The Long and Winding Road after Breakup
The Beatles 1970-2013
Part 4 of 4
After looking into George and Ringo last week, this week I have been looking into what John and Paul did after the Beatles,
let's start with John Lennon:
John Lennon - "Everybody loves you when you're six foot in the ground."
In the late 1960s John began performing and making albums with his second wife Yoko Ono, as the Beatles began to break up. Their first two albums, "Two Virgins" and "Life With The Lions", were experimental and flops by Beatles standards, while their "Wedding Album" was almost a vanity work, but their live album "Live Peace In Toronto" became a Top Ten hit, at the end of the 1960s. In the early 1970s John and Yoko continued to record together, making television appearances and performing at charity concerts.
He was shot by Mark David Chapman at the entrance of the building where he lived, The Dakota, in New York City on 8 December 1980. Lennon had just returned from Record Plant Studio with his wife, Yoko Ono.
Lennon was pronounced dead on arrival at St. Luke's-Roosevelt Hospital Centre, where it was stated that nobody could have lived for more than a few minutes after sustaining such injuries. Shortly after local news stations reported Lennon's death, crowds gathered at Roosevelt Hospital and in front of the Dakota. Lennon was cremated on 10 December 1980 at the Fern cliff Cemetery in Hartsdale, New York; the ashes were given to Ono, who chose not to hold a funeral for him.
- Father, with Yoko Ono, of Sean Lennon.
- Father, with Cynthia Lennon, of Julian Lennon.
- An actor named Mark Lindsay Chapman lost the part of John Lennon in John and Yoko: A Love Story (1985) (TV), because he had a similar name (Mark Chapman) as Lennon's killer. Chapman later portrayed Lennon in Chapter 27 (2007).
- When "Rolling Stone" magazine was launched in November 1967, Lennon made the first cover, in a photo from How I Won the War (1967).
- The first instrument he learned to play was the harmonica.
- He used a number of pseudonyms in his musical work. These include Dr. Winston O'Boogie, Booker Table, Dwarf McDougal, Rev. Fred Ghurkin, Mel Torment, Dr. Dream, The Honourable John St. John Johnson, John O'Cean, Joel Nohnn, Kaptain Kundalini, Dad and Winston Leg-Thigh.
- Inducted posthumously into the Rock and Roll Hall of Fame as a member of The Beatles January 20, 1988.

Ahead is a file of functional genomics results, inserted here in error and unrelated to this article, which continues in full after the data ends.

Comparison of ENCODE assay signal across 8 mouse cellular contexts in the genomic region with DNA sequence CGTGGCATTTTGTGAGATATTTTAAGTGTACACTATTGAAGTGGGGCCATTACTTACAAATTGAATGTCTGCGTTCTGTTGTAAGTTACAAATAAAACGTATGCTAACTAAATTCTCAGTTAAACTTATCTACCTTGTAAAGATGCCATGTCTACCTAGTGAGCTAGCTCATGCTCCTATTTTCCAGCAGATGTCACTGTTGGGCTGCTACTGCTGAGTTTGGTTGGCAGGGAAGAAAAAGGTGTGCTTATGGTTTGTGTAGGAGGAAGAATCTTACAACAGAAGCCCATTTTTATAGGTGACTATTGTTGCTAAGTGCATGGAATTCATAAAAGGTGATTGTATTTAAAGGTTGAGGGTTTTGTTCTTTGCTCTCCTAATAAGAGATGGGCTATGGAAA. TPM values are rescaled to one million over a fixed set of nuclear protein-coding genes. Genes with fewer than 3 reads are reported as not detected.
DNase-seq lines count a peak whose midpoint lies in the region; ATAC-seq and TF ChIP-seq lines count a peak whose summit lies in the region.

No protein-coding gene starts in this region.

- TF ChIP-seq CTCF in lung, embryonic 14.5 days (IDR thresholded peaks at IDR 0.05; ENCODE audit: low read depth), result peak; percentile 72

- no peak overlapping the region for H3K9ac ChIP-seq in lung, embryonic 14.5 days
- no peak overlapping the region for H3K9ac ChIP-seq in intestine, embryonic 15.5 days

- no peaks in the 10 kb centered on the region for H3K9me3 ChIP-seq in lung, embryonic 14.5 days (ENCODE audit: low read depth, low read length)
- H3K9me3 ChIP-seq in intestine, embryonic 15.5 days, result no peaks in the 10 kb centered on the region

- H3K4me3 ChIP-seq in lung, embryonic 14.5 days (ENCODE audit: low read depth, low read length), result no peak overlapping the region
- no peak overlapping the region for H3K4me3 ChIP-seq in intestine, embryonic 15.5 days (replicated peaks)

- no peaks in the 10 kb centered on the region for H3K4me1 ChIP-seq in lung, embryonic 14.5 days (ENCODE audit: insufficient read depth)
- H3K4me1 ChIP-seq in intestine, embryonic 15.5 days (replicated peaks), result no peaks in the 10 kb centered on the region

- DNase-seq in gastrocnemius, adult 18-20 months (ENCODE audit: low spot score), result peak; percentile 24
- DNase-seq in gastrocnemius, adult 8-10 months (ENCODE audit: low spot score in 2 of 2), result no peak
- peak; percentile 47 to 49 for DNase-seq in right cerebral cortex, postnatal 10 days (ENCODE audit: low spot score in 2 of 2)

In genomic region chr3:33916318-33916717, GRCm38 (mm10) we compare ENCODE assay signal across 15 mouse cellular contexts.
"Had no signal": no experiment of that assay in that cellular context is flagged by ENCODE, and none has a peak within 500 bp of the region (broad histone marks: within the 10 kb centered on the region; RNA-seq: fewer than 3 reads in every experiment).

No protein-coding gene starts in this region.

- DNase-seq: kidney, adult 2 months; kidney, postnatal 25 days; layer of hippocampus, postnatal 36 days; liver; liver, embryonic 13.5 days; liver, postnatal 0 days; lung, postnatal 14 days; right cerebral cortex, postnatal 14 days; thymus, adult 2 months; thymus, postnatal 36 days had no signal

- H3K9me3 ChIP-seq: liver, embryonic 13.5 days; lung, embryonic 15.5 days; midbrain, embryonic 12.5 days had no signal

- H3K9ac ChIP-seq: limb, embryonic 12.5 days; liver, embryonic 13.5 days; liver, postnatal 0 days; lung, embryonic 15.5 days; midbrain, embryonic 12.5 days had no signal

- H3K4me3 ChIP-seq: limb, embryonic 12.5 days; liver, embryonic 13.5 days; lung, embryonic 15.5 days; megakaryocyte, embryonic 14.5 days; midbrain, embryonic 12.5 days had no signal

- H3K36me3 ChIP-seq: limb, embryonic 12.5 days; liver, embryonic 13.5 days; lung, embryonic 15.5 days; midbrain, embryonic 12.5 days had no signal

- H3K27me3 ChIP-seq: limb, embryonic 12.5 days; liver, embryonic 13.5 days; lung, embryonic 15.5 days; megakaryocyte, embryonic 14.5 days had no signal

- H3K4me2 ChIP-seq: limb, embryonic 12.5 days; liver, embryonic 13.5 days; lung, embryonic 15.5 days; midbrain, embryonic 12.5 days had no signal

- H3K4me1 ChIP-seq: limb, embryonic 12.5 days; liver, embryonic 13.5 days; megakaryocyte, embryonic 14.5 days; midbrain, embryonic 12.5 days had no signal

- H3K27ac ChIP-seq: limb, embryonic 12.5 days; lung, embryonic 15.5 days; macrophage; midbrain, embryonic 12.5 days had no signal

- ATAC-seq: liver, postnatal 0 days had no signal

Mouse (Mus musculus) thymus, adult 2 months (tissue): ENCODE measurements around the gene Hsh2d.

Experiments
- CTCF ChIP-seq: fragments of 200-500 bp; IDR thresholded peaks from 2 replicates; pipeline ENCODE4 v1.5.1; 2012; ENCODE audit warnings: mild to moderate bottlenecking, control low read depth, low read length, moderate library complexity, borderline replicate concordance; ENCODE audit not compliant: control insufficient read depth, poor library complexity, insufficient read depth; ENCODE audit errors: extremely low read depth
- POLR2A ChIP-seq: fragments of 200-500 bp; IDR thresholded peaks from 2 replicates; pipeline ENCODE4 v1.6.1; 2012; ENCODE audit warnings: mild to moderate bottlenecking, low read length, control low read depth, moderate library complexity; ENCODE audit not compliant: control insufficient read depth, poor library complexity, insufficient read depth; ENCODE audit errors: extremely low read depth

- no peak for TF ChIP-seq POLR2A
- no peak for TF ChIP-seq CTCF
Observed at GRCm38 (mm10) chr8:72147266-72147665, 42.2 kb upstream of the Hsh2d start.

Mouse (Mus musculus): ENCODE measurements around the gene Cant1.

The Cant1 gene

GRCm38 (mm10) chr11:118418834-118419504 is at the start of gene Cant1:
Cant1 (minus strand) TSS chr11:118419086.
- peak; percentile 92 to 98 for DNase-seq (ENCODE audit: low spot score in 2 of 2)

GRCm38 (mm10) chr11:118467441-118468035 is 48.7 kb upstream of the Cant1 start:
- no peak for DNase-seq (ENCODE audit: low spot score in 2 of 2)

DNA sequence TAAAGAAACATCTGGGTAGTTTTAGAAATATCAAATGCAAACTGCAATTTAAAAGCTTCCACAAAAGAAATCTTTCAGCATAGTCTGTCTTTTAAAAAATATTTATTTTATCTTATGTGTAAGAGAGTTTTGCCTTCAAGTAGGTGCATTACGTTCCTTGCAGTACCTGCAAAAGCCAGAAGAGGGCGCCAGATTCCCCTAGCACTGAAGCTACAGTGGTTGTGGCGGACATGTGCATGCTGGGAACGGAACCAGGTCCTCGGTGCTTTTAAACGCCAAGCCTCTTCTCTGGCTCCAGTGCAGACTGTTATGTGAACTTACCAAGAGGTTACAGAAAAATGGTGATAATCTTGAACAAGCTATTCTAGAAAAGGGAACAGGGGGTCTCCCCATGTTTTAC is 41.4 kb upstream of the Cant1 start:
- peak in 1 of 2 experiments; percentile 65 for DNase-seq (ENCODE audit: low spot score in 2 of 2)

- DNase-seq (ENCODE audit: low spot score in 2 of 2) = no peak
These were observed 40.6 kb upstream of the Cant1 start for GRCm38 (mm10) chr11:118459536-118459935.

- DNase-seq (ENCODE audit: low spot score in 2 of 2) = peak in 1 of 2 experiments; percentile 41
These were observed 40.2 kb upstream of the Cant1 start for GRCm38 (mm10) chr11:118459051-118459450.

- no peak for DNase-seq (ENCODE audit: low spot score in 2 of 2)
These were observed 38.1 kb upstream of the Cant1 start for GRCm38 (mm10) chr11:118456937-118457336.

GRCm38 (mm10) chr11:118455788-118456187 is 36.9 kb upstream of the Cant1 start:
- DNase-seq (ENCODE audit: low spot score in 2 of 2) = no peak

- Added "Ono" to his name in honour of wife Yoko Ono (aka Yoko Ono Lennon); he wished to drop his middle name Winston, but couldn't under British law. While he never used "Winston" again, his U.S. Resident Alien card (aka "green card") was issued to "John Winston Ono Lennon."
- He was given his U.S. Resident Alien registration (his "green card") on the bicentennial of the American Revolution: July 4, 1976. He was also informed that he would be eligible to apply for U.S. citizenship in 1981.
- He wrote the song "Beautiful Boy" for his son Sean Lennon, who was born on John's 35th birthday.
- His murder was first announced to the world by U.S. sports caster Howard Cosell during "NFL Monday Night Football" (1970). According to Frank Gifford, Lennon met Ronald Reagan when both were guests on "Monday Night Football" in the mid-1970s. After appearing on the show, he gave Gifford and Cosell each a complete collection of The Beatles albums, which he autographed.
This is possibly John's last TV interview
- In 1974, he and singer Harry Nilsson were ejected from the Troubadour Club in Hollywood by the bouncers, after they both heckled the Smothers Brothers (Tom Smothers and Dick Smothers) onstage. Lennon and Nilsson both sent flowers and an apology to the Smothers Brothers the next day, and Lennon replied to a columnist's speculation that he might have been using drugs, with the confirmation that they'd simply had too many Brandy Alexander's.
- In 2001 the Liverpool Airport was renamed the John Lennon Airport after him. In 2005, a replica of a Yellow Submarine was unveiled outside this airport as a further commemorative gesture.
- Widow Yoko Ono's photograph of John's spectacles, bloodstained from the day he was fatally shot outside their apartment building in December 1980, sold at auction in London, April 2002 for about $13,000. At a second Christie's auction later in April, two tape recordings of Lennon were also sold. One, from the summer of 1969, was of Lennon making up tunes and telling six-year-old Kyoko about a dwarf who lived in their garden. It sold for $110,000. The other tape, a 25-minute recording of Lennon working on the melody and lyrics for "She Said She Said", contains lyrics never heard in the song's final version. It sold for $85,200.
- Posthumously inducted into the Rock and Roll Hall of Fame (as a solo artist) in 1994.
- His "In My Life" was played at the funeral of Kurt Cobain.
- In 2002 Paul McCartney changed the credits to many of the songs he wrote with Lennon to "McCartney & Lennon" (from "Lennon & McCartney") to a large public uproar. However, this was not the first time McCartney's name appeared first; many of their early songs were so credited, and the same had been done with songs on the 1976 live album "Wings Over America". In the credits to Give My Regards to Broad Street (1984), McCartney's name appeared prominently - and alone - as composer of the songs performed, which included The Beatles tunes "Yesterday" and "Here, There and Everywhere".
- Was photographed for the cover of "Rolling Stone" magazine by Annie Leibovitz on the day he was murdered. Had also just recorded an extensive interview for RKO Radio, and for the BBC the week before.
- He was preoccupied with the number nine: An avant-garde composition on The Beatles' "White Album" was "Revolution 9", while a solo recording of his was "#9 Dream", a term he gave to a state of enlightenment. He died at 11 p.m. on December 8, 1980 in New York, but in his native England (five hours ahead), it was already December 9.